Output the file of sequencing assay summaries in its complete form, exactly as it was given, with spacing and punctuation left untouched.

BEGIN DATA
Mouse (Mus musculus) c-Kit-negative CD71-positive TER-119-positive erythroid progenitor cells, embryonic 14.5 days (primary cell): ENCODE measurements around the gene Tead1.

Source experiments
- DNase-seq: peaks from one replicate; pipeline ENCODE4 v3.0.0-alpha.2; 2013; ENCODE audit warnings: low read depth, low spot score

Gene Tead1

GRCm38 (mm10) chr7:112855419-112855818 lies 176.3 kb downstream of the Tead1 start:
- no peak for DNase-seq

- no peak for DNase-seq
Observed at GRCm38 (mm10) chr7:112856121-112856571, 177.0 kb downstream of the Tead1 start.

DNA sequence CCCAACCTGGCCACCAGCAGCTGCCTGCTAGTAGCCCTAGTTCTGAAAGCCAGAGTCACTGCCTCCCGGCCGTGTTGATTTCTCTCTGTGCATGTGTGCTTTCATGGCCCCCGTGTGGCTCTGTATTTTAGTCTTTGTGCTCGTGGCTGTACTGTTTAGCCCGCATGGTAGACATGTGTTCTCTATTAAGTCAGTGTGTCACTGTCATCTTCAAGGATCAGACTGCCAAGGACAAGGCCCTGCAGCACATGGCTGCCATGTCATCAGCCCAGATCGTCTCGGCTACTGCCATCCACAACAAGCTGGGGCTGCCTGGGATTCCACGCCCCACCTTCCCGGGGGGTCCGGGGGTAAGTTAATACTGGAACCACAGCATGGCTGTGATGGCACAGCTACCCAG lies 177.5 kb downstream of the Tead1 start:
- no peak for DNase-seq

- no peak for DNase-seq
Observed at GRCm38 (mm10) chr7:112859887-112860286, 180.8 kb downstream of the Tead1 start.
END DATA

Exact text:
Mouse (Mus musculus) c-Kit-negative CD71-positive TER-119-positive erythroid progenitor cells, embryonic 14.5 days (primary cell): ENCODE measurements around the gene Tead1.

Source experiments
- DNase-seq: peaks from one replicate; pipeline ENCODE4 v3.0.0-alpha.2; 2013; ENCODE audit warnings: low read depth, low spot score

Gene Tead1

GRCm38 (mm10) chr7:112855419-112855818 lies 176.3 kb downstream of the Tead1 start:
- no peak for DNase-seq

- no peak for DNase-seq
Observed at GRCm38 (mm10) chr7:112856121-112856571, 177.0 kb downstream of the Tead1 start.

DNA sequence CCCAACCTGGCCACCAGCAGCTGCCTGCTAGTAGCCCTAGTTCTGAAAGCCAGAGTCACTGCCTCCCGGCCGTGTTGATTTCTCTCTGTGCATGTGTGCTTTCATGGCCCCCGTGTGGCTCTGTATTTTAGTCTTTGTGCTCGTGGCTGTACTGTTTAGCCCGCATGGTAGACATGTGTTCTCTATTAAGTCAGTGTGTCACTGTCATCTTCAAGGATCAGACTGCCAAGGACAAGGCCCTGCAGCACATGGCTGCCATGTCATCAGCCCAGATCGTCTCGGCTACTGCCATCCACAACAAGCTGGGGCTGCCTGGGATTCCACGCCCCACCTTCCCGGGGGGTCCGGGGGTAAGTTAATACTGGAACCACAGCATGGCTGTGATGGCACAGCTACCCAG lies 177.5 kb downstream of the Tead1 start:
- no peak for DNase-seq

- no peak for DNase-seq
Observed at GRCm38 (mm10) chr7:112859887-112860286, 180.8 kb downstream of the Tead1 start.